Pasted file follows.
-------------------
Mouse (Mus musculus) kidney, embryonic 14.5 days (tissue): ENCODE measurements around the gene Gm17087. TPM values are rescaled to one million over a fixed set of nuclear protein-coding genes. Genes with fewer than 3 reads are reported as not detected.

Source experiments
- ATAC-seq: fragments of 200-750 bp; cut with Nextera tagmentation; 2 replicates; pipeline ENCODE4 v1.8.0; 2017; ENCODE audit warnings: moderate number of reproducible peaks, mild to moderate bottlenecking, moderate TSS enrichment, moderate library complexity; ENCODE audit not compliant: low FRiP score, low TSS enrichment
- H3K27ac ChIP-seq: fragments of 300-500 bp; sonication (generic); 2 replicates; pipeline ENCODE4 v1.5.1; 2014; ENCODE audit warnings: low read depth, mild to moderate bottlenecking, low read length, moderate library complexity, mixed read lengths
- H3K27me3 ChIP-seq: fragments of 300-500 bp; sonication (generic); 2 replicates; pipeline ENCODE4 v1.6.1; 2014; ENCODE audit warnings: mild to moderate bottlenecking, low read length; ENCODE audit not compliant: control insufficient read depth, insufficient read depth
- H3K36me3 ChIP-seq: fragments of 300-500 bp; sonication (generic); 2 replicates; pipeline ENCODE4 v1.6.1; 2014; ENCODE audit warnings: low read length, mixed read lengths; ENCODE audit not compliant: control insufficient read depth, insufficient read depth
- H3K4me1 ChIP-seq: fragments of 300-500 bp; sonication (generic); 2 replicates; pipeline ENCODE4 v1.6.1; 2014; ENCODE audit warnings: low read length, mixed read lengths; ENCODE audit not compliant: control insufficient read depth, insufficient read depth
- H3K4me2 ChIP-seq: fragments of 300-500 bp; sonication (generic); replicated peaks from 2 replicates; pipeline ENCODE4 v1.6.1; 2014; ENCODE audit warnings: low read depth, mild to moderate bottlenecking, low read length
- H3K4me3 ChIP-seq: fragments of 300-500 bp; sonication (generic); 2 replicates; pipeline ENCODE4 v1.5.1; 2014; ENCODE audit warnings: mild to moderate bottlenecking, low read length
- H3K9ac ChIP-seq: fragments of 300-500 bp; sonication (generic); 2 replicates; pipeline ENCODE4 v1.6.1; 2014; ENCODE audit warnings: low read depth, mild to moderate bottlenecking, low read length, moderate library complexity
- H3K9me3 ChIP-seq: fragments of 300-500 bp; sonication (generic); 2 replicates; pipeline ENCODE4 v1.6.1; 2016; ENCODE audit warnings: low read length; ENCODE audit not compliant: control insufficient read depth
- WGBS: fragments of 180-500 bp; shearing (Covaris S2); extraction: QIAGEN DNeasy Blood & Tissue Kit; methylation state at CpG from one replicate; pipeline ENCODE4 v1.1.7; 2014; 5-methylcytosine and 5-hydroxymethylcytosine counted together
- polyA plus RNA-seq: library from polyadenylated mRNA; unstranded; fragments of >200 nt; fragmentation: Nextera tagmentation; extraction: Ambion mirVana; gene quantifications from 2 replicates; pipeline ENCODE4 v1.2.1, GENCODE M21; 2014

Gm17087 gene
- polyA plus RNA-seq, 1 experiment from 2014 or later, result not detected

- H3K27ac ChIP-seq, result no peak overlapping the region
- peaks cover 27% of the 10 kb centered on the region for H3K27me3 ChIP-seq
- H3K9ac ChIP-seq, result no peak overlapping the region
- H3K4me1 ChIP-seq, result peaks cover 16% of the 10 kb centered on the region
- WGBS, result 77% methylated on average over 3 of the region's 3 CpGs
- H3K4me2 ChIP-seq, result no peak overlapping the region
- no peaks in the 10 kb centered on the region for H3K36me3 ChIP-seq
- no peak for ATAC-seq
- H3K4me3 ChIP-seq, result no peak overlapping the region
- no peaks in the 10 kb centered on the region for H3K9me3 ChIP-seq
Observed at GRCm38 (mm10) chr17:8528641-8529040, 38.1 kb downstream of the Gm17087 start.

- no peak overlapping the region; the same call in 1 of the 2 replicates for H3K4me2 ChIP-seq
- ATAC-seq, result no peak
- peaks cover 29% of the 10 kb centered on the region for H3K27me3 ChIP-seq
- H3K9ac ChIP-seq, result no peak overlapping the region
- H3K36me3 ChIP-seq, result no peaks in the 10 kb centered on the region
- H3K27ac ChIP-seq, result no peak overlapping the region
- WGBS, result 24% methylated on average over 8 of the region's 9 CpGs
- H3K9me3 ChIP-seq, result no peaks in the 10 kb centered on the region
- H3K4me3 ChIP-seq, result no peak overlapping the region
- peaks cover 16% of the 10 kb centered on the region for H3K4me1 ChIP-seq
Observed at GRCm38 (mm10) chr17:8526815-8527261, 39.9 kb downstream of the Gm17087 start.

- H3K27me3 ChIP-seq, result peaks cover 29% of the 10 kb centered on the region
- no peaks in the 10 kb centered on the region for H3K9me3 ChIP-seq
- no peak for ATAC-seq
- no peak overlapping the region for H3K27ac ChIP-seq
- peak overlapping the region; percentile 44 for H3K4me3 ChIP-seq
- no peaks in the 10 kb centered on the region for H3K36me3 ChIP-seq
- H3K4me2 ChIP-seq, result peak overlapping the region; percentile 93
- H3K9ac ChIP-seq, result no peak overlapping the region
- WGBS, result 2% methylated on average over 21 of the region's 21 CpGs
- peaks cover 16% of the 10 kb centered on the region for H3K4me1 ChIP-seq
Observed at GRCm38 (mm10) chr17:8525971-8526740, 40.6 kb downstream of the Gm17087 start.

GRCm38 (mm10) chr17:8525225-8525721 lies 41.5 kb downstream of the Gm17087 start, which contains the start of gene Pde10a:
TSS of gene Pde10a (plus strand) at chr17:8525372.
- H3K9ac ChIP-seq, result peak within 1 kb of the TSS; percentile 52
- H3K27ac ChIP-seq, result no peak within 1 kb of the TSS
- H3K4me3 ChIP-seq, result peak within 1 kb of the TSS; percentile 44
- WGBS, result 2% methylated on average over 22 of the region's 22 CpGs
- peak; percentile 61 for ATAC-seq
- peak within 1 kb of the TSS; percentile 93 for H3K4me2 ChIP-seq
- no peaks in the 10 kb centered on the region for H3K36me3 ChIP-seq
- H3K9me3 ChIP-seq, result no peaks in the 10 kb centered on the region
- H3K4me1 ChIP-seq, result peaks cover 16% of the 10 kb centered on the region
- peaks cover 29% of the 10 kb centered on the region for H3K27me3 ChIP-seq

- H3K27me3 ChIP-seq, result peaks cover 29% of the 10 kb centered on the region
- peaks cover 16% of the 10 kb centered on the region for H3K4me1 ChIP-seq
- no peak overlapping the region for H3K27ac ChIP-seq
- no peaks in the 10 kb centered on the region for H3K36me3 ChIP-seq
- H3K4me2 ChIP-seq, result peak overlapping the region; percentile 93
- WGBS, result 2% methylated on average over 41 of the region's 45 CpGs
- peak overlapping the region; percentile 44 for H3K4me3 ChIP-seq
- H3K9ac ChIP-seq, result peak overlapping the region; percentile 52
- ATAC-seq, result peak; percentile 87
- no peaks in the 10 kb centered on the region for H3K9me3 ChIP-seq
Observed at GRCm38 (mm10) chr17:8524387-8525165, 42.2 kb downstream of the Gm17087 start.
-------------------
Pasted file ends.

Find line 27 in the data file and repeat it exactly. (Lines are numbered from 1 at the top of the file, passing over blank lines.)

- no peak overlapping the region; the same call in 1 of the 2 replicates for H3K4me2 ChIP-seq